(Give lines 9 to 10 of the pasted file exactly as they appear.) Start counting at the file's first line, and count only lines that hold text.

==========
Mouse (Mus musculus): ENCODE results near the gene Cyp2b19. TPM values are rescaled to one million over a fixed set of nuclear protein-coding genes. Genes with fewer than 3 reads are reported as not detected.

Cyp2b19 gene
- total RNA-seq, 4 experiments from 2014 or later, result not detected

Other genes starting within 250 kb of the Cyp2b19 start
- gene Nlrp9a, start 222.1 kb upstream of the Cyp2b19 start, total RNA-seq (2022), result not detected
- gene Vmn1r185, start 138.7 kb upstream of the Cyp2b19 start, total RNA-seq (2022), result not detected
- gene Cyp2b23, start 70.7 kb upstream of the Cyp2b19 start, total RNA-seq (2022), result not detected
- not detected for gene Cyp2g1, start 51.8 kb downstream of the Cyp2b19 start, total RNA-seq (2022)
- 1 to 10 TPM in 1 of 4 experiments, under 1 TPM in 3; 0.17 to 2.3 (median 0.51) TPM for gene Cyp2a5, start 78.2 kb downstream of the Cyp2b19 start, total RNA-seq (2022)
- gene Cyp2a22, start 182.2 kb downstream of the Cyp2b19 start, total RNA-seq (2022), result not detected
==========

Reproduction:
- 1 to 10 TPM in 1 of 4 experiments, under 1 TPM in 3; 0.17 to 2.3 (median 0.51) TPM for gene Cyp2a5, start 78.2 kb downstream of the Cyp2b19 start, total RNA-seq (2022)
- gene Cyp2a22, start 182.2 kb downstream of the Cyp2b19 start, total RNA-seq (2022), result not detected